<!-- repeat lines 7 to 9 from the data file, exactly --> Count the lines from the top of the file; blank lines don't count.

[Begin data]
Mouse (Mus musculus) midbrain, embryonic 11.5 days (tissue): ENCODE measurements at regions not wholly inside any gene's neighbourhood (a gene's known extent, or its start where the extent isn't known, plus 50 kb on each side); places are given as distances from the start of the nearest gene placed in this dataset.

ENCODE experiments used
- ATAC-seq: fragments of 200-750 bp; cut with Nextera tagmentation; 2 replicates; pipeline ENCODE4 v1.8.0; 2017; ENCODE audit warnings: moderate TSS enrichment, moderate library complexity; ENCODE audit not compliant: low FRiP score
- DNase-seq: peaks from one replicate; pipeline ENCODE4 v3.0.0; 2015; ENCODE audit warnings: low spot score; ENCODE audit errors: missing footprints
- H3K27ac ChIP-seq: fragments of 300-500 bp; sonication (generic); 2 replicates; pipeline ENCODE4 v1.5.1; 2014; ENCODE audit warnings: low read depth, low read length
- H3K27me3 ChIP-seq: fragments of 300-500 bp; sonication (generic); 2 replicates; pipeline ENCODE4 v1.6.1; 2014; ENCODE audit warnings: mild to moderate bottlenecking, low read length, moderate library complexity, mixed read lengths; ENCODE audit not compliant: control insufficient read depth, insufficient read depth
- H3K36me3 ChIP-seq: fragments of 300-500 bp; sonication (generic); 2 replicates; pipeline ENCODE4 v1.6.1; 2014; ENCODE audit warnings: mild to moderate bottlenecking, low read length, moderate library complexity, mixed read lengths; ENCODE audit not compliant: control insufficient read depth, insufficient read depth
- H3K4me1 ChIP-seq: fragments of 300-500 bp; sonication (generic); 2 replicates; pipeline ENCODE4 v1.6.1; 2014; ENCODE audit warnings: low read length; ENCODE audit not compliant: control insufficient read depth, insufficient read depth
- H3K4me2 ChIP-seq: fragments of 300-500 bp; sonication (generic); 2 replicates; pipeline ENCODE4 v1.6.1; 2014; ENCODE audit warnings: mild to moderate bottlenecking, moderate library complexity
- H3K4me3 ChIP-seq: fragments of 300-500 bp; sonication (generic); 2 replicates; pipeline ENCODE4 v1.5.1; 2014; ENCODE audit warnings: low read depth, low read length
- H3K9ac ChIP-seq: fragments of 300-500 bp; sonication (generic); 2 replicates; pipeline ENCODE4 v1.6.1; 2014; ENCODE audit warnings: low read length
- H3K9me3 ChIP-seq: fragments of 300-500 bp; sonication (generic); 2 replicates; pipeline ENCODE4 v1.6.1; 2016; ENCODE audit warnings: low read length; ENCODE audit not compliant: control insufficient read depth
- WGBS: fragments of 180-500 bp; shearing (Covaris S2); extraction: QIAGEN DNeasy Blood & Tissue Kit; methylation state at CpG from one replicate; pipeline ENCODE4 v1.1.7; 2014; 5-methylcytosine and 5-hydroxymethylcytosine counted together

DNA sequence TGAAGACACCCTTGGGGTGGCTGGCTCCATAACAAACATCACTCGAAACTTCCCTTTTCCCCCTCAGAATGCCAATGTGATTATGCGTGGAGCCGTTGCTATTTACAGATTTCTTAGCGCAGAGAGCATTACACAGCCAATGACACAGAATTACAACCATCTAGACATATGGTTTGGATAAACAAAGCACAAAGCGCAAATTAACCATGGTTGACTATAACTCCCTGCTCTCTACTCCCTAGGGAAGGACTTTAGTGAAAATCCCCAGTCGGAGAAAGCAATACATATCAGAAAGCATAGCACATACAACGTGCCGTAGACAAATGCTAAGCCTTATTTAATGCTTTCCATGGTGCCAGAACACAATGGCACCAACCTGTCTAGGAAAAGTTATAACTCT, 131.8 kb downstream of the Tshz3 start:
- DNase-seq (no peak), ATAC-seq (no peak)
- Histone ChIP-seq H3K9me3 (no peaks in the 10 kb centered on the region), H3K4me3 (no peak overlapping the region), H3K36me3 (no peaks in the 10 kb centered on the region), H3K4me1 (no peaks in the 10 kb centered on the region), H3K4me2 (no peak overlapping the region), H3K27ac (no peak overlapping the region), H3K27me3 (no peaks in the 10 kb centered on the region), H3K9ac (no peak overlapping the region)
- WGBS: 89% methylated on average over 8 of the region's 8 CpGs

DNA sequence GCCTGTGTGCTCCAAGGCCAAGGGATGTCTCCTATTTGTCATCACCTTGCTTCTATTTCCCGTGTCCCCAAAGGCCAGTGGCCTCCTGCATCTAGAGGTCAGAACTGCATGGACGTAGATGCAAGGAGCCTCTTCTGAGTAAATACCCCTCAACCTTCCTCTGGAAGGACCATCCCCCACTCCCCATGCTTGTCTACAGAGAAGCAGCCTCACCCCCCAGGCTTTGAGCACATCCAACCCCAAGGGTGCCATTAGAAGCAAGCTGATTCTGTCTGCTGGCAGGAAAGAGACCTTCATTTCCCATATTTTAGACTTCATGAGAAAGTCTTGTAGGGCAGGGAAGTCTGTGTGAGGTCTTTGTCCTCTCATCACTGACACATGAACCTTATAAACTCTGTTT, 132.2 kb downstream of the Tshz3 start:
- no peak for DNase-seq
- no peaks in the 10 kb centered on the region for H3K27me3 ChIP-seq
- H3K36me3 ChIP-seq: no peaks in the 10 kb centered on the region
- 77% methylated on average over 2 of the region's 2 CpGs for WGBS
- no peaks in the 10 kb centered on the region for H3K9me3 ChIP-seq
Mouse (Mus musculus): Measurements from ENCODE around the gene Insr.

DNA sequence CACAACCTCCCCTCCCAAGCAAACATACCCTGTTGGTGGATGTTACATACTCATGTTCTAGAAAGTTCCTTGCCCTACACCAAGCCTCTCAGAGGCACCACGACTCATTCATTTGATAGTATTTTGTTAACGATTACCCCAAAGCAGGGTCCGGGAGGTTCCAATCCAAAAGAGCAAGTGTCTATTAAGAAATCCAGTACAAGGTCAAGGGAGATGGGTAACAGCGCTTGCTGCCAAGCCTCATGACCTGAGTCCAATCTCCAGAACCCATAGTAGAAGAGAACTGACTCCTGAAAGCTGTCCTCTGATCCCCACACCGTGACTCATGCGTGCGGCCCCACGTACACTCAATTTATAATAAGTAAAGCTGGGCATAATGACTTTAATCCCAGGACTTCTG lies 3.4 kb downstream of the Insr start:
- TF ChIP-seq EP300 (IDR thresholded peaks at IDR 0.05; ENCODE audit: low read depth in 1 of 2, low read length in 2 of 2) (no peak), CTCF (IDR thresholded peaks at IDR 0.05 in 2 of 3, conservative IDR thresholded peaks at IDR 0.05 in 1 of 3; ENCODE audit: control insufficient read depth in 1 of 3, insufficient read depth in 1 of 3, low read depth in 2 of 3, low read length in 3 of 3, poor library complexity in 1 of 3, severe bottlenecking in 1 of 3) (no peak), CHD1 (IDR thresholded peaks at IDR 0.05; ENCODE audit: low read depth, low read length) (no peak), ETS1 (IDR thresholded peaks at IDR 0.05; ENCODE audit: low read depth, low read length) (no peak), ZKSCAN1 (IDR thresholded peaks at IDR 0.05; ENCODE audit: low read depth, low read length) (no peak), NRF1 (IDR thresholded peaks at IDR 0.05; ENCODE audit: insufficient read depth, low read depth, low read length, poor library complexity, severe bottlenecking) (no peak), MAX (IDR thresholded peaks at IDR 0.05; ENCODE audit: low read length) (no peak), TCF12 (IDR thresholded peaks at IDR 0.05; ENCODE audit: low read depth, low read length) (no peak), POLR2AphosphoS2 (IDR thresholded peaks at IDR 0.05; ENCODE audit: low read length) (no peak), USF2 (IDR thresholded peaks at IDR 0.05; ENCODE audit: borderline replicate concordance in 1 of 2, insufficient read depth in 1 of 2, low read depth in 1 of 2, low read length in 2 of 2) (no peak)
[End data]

- H3K36me3 ChIP-seq: fragments of 300-500 bp; sonication (generic); 2 replicates; pipeline ENCODE4 v1.6.1; 2014; ENCODE audit warnings: mild to moderate bottlenecking, low read length, moderate library complexity, mixed read lengths; ENCODE audit not compliant: control insufficient read depth, insufficient read depth
- H3K4me1 ChIP-seq: fragments of 300-500 bp; sonication (generic); 2 replicates; pipeline ENCODE4 v1.6.1; 2014; ENCODE audit warnings: low read length; ENCODE audit not compliant: control insufficient read depth, insufficient read depth
- H3K4me2 ChIP-seq: fragments of 300-500 bp; sonication (generic); 2 replicates; pipeline ENCODE4 v1.6.1; 2014; ENCODE audit warnings: mild to moderate bottlenecking, moderate library complexity